Trucks, Spokes, and Pinterest

Designing great content experiences from the outside in


I couldn’t find a link, so this may be completely pulled out of my ass, but I remember hearing an anecdote years back about Disney having secret meetings with airline executives. They wanted to talk about experience design, about how to make everyone who employed the services of the airlines slightly less miserable.

It turns out, the experience of Disney World guests was suffering. But it had nothing to do with the lines at Splash Mountain or the turndowns at the Modern. It was the coming and going that was causing the headaches and tears—a perverse twist on ‘it’s about the journey, not the destination.’

Families shelled out mad guap to take their kids to Disney World, but when asked how their vacation went, they’d say “It was a pain in the ass. We sat on the tarmac for an hour and missed our connection in Philadelphia. And on the way back they lost one of our bags. It sucked. But the park was nice.”

Here’s the thing: sometimes it doesn’t matter how magic the kingdom is. After the experience of trying to navigate the airline system with luggage and screaming kids, you think you’d want to go back again?

You are beholden to the experience across your entire network.


At Ahalogy we work closely with independent content creators, so it’s important we understand their challenges holistically, not just photos and pins. I attended a one-day blogging seminar a few weeks ago. This ‘expert’ blog coach spent two hours talking about SEO plugins. He spent five minutes talking about mobile, social, and their effects on how readers discover, experience, and use content.

The people in the audience, these people were mothers, wives, women with day jobs. They’re hungry to learn, and they’ve got other shit to do. So what’s a better use of their time, tweaking their thirteenth keyword or fixing this:

Honestly, who would want to read this shit?

The experience of their blogs through an in-app browser, the way people find content in 2o14, is still awful. I was angry. But it wasn’t the first time I’ve seen this bias play out—or even seen myself make the same mistake—but it’s a great example of it.

Let’s call it The Truck Bias.

In 2010 Steve Jobs pulled this brilliance out of thin air on stage at D8:

“When we were an agrarian nation, all cars were trucks because that’s what you needed on the farms. Cars became more popular as cities rose, and things like power steering and automatic transmission became popular.
PCs are going to be like trucks.”

Of course, he was right. This year the number of smartphones in use globally will eclipse the number of PCs. We’re living in a car world now. Consumption of content is by and large being done using the cars: iPhones, iPads, all the Android devices. PCs are being relegated to workplace or work day devices, for producing things.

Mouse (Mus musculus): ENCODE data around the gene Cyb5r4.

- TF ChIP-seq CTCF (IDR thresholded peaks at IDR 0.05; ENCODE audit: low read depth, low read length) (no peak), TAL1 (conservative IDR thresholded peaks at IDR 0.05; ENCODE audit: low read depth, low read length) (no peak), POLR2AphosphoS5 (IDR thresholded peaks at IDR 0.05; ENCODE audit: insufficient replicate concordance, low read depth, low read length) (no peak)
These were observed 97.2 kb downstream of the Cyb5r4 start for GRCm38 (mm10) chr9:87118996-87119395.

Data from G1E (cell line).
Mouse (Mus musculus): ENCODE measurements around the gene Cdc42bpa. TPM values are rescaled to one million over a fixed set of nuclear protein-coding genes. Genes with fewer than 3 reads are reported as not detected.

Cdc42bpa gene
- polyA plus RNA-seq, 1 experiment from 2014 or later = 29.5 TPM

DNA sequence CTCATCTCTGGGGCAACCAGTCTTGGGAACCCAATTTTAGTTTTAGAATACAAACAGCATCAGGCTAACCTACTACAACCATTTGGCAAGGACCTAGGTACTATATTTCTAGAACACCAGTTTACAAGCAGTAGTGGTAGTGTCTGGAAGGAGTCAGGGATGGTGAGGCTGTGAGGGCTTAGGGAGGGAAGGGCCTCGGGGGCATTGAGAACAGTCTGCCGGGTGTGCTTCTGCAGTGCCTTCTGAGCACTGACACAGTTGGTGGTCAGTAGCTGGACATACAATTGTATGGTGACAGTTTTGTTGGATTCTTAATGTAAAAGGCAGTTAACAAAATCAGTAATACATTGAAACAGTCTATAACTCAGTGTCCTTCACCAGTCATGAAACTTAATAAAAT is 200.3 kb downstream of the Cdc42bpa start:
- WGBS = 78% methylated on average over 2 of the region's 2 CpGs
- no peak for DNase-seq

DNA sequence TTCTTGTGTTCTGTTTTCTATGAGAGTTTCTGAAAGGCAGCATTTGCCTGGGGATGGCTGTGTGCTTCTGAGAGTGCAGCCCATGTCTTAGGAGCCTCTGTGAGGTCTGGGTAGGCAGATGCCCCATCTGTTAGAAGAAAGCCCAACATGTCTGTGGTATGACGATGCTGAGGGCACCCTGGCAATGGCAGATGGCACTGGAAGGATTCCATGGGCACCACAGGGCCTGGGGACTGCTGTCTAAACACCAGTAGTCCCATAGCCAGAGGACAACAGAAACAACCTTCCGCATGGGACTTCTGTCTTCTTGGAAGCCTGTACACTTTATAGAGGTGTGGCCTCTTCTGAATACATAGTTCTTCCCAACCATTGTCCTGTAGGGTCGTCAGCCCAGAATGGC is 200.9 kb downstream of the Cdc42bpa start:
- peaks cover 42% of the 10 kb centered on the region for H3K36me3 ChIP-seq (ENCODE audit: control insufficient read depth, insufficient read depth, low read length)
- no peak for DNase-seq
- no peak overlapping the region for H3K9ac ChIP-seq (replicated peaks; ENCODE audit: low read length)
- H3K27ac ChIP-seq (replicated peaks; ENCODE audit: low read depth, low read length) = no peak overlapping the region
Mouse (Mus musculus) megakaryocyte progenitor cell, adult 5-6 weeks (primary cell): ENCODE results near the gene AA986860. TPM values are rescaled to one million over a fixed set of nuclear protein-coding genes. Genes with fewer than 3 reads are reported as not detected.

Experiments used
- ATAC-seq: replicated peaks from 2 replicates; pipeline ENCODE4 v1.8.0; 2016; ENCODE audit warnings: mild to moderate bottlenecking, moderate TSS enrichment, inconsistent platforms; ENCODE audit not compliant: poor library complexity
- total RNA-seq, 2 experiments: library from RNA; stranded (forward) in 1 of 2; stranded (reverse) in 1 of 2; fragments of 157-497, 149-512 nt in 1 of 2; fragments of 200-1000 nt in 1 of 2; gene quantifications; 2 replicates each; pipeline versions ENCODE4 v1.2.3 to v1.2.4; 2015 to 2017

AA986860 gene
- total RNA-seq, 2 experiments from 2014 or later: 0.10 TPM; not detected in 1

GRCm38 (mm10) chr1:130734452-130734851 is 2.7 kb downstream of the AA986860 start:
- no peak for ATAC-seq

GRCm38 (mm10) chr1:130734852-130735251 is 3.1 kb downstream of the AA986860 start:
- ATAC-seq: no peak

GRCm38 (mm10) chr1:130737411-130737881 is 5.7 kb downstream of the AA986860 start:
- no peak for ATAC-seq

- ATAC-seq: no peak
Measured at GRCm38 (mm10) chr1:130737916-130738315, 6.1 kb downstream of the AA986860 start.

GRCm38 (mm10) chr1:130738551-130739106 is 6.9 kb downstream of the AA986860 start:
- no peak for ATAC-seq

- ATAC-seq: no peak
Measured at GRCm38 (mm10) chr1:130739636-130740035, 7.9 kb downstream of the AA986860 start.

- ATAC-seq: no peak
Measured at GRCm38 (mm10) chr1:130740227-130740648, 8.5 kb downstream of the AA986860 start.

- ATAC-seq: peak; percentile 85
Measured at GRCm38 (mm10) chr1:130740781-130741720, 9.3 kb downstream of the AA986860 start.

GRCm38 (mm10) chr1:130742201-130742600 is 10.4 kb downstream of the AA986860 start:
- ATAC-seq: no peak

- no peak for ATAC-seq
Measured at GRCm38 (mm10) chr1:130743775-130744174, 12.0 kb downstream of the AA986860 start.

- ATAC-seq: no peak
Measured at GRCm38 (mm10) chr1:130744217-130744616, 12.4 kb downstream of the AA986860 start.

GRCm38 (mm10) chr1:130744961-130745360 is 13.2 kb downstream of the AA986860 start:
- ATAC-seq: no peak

What’s interesting to me is our consumption patterns as the makers. I consume so much more content on my laptop because I’m on there all the time making shit.

So when it’s time for us to design, to make choices about our products, we’re biased towards our own consumption experience. My users aren’t using Ahalogy on a 27" cinema display sitting in some fancy chair though. They are, statistically speaking, using Chrome on a Windows laptop. And their audience isn’t using a laptop at all—it’s all phones and tablets.

You are beholden to the experience across your entire network.


Content on social networks in aggregate works like a hub and spoke system. There’s one giant hub and a shitload of spokes. Articles, posts, photos, and videos flow in. And the audience (with its page views, social shares, and ad revenue) link out.

This is even more the case for Pinterest—it’s focusing increasingly on serving the purpose of a visual search engine. And Pinterest is beautiful. The interface is polished; the interactions are sublime.

But 75% of all its daily traffic comes from native mobile applications.

That’s great for the network’s hub. In 2014 there’s not a better digital product experience than a native iOS app and a thumb.

At a certain scale though, any network is only as good as its nodes, a hub only as good as its spokes. And those spokes have been underserved. It’s as if Uber didn’t find it necessary to care about the quality of their drivers or the cars they drove.

The valuable stuff on Pinterest comes primarily from blogs stuck in an outdated paradigm: poor design, a complex CMS, banner ad blog networks, and heuristic-driven recommendations.

But what if you could make the hub better by making its spokes better? By improving the reading experience on the page, by intelligently maximizing the distribution of the work itself, by providing thoughtful, data-driven recommendations for what’s next, what if you could improve the experience across the entire network?

The answer to that is why we’re orienting ourselves more and more towards solving these problems, towards creating solutions for this new content layer in a fundamental way.

You are beholden to the experience across your entire network.

Here’s to the spokes.
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